Ex-Patriots cornerback Ty Law, soon to be inducted into the Pro Football Hall of Fame, shared his reservations over the NFL’s controversial new rules.
One of the most blatant missed calls in NFL history could have long-lasting negative ramifications, according to Patriots legend Ty Law.
Just days ahead of his Canton induction ceremony into the Pro Football Hall of Fame, Law spoke to reporters during a conference call and discussed a variety of topics. One of the topics that naturally came up – considering Law was, after all, a cornerback – was the NFL’s adoption of a controversial new rule that will allow head coaches to challenge pass interference calls and non-calls.
Defenders, particularly cornerbacks and safeties in the secondary, have long lamented the changing landscape of the NFL rulebook, which seems to lean more and more in favor of quarterbacks, wide receivers, and the offense in an age dominated by the popularity of fantasy football.
That said, the defense actually caught a massive, highly-publicized break during the NFC Championship Game last season, when Los Angeles Rams cornerback Nickell Robey-Coleman blatantly collided with New Orleans Saints receiver Tommylee Lewis on an illegal, helmet-to-helmet hit. Somehow the referees missed the foul and didn’t throw a flag, leading to public outrage and calls from around the league to make pass interference (PI) reviewable.
Law, for one, thinks it’s a slippery slope to do just that. He also believes that allowing coaches to challenge calls and no-calls might actually slow down football games and make telecasts even longer than they already are.
Here’s what he had to say, courtesy of NESN’s Zack Cox:
"“I am disappointed in that because it’s going to take away from the game. You know, referees are out there for a reason. Yes, they don’t make every call right, but something like that — a pass interference — once you start opening that can of worms, it’s going to get ugly, and the game’s going to get a lot longer. I think it’s going to be a lot of gray area because I think the defensive players get the bulk of the pushing and the blame for this or that, but there’s a lot going on between a defensive back and a wide receiver, especially when you’re running downfield. It’s a little bit disappointing because it’s still about the offense, it’s about scoring points. I understand the business aspect of it, but you have to let the game be played. And the offense, they’re just as guilty of pushing and grabbing and being physical, as well. I just don’t know what this is going to do to the game. It’s going to be interesting to see, but it’s definitely not good in my opinion.”"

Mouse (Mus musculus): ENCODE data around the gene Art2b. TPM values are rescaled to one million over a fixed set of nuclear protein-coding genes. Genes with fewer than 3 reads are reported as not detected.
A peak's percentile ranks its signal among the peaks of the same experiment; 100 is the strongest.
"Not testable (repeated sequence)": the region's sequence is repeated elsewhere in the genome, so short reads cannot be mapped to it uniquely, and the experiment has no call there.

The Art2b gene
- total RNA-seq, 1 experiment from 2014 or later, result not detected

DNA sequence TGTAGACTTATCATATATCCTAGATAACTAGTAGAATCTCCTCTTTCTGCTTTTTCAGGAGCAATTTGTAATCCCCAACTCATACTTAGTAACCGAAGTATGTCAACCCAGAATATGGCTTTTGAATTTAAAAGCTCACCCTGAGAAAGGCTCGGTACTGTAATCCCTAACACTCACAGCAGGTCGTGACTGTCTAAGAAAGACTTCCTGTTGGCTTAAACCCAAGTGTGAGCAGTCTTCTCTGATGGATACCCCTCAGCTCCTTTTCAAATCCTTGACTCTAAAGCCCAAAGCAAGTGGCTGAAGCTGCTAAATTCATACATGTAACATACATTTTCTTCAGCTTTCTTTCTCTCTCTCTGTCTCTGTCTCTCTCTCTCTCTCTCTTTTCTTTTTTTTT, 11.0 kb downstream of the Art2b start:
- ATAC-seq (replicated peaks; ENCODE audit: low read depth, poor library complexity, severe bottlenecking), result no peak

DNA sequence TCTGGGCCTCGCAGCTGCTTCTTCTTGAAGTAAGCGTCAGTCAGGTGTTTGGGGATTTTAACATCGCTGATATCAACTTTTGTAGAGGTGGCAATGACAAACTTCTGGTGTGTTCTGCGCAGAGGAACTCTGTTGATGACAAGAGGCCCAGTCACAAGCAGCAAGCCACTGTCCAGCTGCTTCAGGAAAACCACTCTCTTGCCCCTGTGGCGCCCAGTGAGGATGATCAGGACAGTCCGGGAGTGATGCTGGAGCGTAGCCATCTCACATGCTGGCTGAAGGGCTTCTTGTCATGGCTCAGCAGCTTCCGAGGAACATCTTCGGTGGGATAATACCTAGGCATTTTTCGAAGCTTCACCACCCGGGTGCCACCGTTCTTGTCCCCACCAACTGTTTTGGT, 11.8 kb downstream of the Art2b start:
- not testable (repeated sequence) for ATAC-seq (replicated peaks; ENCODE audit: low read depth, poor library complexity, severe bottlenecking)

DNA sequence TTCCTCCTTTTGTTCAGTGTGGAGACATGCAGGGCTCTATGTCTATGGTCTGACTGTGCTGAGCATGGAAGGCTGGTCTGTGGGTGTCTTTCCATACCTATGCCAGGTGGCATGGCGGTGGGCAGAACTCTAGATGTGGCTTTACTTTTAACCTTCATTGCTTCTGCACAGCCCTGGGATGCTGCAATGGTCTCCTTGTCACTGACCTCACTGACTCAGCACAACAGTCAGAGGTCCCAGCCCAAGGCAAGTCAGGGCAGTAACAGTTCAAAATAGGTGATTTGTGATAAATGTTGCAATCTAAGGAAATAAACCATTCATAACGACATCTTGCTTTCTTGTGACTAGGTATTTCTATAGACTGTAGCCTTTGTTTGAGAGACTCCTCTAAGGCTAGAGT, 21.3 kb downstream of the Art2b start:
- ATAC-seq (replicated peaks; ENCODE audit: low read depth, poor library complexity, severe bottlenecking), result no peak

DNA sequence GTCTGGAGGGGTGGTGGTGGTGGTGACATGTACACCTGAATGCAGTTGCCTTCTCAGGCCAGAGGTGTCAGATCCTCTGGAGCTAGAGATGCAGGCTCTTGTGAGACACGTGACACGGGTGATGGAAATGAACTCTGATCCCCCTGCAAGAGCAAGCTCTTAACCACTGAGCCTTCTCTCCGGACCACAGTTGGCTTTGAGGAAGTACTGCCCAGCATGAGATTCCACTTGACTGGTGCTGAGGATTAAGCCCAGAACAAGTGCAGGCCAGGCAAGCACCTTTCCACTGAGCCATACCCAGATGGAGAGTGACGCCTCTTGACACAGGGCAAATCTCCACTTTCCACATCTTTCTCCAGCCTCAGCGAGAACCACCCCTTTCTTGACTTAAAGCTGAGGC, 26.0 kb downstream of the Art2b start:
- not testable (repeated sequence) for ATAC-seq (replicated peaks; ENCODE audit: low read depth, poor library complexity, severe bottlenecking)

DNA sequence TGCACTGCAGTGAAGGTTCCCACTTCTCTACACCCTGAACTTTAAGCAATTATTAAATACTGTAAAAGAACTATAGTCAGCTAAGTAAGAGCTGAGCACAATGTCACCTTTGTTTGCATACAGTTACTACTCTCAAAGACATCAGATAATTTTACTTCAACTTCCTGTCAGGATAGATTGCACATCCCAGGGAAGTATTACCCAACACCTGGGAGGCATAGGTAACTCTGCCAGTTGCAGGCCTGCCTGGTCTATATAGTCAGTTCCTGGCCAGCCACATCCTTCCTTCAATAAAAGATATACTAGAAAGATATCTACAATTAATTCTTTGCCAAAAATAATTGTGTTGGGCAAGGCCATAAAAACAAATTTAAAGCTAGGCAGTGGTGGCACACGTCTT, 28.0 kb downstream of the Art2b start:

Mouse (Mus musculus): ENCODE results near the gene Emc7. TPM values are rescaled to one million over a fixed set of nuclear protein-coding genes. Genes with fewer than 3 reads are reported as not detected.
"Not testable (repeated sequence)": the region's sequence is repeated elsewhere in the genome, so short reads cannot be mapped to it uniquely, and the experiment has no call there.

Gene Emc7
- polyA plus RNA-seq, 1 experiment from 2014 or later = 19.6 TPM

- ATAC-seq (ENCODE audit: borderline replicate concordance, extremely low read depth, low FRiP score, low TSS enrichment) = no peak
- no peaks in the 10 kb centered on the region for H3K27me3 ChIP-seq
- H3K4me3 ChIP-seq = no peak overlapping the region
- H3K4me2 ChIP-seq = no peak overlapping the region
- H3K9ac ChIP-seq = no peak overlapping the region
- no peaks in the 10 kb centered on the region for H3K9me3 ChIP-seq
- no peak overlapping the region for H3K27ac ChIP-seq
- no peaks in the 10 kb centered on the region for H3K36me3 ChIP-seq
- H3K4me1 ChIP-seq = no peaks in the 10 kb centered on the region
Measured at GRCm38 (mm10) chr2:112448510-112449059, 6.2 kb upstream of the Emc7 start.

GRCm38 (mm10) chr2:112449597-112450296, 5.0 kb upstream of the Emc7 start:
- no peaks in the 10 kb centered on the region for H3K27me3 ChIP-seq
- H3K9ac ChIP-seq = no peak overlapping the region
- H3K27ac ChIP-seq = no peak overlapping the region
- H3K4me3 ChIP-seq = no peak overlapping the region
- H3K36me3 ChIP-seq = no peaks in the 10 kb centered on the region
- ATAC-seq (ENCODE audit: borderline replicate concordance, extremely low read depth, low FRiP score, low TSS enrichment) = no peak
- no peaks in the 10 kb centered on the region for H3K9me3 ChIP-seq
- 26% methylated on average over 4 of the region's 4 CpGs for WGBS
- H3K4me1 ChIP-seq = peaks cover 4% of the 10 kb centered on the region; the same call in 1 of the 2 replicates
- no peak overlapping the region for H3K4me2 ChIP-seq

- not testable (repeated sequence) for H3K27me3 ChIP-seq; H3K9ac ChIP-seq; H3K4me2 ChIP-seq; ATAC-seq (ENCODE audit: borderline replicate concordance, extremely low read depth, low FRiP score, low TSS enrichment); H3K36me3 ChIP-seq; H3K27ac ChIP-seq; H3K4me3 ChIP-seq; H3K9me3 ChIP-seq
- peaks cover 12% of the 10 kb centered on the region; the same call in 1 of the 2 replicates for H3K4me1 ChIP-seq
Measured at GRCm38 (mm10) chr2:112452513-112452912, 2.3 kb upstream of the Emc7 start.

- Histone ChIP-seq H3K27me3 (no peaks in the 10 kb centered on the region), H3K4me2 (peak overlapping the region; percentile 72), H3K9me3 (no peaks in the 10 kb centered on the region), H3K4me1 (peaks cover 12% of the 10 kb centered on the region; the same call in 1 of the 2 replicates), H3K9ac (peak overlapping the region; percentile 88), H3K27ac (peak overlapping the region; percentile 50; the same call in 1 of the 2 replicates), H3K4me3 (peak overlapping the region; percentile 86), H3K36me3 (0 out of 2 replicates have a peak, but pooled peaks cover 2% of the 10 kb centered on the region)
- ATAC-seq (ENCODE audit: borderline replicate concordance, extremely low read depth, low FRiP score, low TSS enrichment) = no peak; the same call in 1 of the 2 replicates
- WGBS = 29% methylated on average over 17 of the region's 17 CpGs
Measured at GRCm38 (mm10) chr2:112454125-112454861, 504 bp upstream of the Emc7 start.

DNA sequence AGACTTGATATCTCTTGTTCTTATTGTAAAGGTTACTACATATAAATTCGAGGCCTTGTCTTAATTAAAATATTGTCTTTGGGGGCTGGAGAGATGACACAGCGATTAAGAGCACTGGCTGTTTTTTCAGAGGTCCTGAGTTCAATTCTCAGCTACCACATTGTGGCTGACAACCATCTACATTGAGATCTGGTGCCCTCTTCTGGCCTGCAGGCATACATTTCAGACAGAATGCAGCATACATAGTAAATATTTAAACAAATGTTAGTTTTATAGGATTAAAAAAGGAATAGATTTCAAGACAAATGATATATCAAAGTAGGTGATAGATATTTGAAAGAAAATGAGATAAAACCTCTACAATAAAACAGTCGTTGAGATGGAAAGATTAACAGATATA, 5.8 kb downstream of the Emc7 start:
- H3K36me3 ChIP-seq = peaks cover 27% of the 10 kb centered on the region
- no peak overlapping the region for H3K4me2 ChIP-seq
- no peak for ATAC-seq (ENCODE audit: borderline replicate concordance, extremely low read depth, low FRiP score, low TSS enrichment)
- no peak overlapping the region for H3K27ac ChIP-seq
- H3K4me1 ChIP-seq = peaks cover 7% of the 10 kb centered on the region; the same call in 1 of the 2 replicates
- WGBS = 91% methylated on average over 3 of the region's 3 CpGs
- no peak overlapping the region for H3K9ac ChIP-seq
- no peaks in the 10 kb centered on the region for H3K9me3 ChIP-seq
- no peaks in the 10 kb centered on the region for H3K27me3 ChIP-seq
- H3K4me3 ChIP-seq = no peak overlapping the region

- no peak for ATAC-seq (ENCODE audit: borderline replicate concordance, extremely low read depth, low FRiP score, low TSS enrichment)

Law has a valid argument. As much as most football fans love the idea of more football in whatever capacity they can get, they’re bound to change their tune somewhat if “more football” ends up meaning “more time spent watching referees review calls.” Perhaps the NFL should have considered this subject more carefully – or even just tested it out during the preseason alone – rather than implementing it so suddenly.